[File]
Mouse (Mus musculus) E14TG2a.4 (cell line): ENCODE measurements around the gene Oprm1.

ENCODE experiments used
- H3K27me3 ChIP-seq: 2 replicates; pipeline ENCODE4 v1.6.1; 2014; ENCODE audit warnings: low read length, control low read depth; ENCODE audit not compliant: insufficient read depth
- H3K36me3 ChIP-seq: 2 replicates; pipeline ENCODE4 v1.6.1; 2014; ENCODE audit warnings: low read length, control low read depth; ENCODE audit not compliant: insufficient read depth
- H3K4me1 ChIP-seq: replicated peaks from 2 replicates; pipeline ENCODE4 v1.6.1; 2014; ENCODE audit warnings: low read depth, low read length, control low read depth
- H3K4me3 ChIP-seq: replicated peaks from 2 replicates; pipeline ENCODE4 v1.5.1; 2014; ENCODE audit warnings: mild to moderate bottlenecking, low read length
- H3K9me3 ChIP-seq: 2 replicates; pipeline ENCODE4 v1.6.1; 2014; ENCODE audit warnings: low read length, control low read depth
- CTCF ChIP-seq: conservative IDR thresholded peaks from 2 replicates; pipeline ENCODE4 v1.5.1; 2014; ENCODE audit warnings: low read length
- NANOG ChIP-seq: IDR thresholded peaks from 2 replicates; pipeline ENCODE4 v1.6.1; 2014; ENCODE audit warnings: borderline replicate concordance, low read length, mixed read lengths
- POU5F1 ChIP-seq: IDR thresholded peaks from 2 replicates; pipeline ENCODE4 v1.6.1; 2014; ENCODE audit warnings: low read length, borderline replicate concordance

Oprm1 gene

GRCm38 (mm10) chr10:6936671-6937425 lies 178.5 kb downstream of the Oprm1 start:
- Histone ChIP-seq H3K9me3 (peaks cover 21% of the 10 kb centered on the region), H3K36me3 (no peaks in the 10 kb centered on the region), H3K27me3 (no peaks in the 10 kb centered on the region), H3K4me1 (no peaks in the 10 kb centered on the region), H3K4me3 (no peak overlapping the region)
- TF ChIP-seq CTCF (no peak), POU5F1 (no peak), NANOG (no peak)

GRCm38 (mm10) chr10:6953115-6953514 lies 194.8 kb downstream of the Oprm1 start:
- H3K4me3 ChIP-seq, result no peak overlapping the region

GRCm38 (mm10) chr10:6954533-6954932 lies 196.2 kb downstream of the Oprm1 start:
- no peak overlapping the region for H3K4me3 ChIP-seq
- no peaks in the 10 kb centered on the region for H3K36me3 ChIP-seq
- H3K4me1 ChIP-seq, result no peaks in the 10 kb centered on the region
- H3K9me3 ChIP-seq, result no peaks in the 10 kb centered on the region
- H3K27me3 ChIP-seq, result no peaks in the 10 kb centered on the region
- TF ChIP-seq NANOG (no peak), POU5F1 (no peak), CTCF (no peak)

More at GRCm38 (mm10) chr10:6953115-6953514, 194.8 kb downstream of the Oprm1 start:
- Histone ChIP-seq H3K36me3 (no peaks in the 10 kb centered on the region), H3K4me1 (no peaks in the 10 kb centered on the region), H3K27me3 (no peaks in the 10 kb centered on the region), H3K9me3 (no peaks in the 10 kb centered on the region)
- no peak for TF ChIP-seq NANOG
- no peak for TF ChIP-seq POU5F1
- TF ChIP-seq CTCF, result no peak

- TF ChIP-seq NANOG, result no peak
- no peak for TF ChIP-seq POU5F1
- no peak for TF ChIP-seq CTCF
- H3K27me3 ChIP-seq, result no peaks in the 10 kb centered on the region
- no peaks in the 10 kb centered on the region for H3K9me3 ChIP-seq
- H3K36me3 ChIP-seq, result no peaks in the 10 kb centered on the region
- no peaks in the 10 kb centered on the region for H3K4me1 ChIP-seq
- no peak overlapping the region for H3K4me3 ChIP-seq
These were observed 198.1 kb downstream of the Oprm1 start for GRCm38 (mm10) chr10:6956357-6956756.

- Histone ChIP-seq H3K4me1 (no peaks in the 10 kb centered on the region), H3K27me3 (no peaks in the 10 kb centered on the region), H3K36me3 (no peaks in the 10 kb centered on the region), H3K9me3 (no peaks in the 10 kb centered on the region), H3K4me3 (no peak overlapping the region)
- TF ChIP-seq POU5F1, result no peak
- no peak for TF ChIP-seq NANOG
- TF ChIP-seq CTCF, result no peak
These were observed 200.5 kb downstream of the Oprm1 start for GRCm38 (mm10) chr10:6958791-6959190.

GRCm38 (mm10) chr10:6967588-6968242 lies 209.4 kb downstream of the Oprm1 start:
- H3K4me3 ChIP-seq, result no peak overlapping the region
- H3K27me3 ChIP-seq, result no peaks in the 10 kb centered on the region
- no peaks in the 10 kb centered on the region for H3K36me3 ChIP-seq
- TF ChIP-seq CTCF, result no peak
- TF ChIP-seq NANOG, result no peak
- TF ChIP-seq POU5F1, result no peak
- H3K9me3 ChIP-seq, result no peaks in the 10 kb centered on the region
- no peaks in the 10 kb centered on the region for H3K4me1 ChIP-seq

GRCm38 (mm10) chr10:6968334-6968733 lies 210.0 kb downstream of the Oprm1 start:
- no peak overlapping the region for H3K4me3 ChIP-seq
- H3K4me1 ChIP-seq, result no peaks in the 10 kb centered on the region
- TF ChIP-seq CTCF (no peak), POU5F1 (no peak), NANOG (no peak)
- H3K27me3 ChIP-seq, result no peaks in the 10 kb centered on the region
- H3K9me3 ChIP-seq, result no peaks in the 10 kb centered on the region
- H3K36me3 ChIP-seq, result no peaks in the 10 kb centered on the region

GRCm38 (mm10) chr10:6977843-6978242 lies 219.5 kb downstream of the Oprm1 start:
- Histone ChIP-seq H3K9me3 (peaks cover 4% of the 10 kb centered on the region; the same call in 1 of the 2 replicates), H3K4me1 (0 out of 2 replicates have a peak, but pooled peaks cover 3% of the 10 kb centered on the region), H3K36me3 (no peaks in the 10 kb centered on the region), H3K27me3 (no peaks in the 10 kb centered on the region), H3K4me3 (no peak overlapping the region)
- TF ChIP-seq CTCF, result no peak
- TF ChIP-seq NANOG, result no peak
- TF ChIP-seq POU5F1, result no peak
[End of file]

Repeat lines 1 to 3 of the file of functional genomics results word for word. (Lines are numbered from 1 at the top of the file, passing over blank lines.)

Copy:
Mouse (Mus musculus) E14TG2a.4 (cell line): ENCODE measurements around the gene Oprm1.

ENCODE experiments used
- H3K27me3 ChIP-seq: 2 replicates; pipeline ENCODE4 v1.6.1; 2014; ENCODE audit warnings: low read length, control low read depth; ENCODE audit not compliant: insufficient read depth